Iraq’s Awakening groups have been given much of the credit for reducing the level of violence in the country. But the arrest of a prominent leader of one of the groups may signal a wavering of loyalty to the government among some of the fighters, says the BBC’s Hugh Sykes in Baghdad.
A photograph published on an official website shows Adil al Mashadani standing in an office of the Ministry of the Interior, his wrists cuffed in front of him. He is wearing a beige polo shirt – with his name scrawled in English on white tape stuck across his chest.
A press release from the Multi-National Force in Iraq says he is suspected of leading a cell that has attacked and killed Iraqi security forces with IEDs – roadside bombs. They also believe he operated mortar or rocket teams, and “extorted bribes in excess of $160,000 a month from the citizens of Fadhil”, as the press release puts it.
The Iraqi authorities have made another serious accusation against Mr Mashadani – that he maintained links with remnants of the former regime of Saddam Hussein. The Centre for Imposing Law on Baghdad – set up under the “surge” of US troops in 2007 – says Mr Mashadani was running a new military wing of the old Ba’ath Party.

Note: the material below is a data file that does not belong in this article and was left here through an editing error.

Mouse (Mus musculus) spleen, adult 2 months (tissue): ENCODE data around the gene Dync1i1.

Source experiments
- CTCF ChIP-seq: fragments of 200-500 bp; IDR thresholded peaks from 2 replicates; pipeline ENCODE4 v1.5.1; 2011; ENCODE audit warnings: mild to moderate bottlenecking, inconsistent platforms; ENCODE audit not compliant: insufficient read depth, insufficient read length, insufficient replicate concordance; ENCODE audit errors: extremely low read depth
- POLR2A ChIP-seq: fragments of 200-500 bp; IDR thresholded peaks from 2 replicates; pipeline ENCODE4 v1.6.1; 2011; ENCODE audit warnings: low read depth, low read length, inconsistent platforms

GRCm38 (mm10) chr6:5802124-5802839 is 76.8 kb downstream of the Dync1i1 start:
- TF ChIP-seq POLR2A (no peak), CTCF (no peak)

If this is true, it is a profoundly worrying development. But it would not be a surprise.
RTFA. After Bush’s invasion, a famous quote from a Ba’athist official was, “What should they do? Sit in their kitchens with their wives? Do you expect them to sing and dance?”
“They can do anything and they can do everything,” he added.
Is our tame Iraqi government smart and shrewd enough to utilize their experience and skills? And, yes, they mostly are Sunnis who used to govern the majority Shia community now dominant in the government.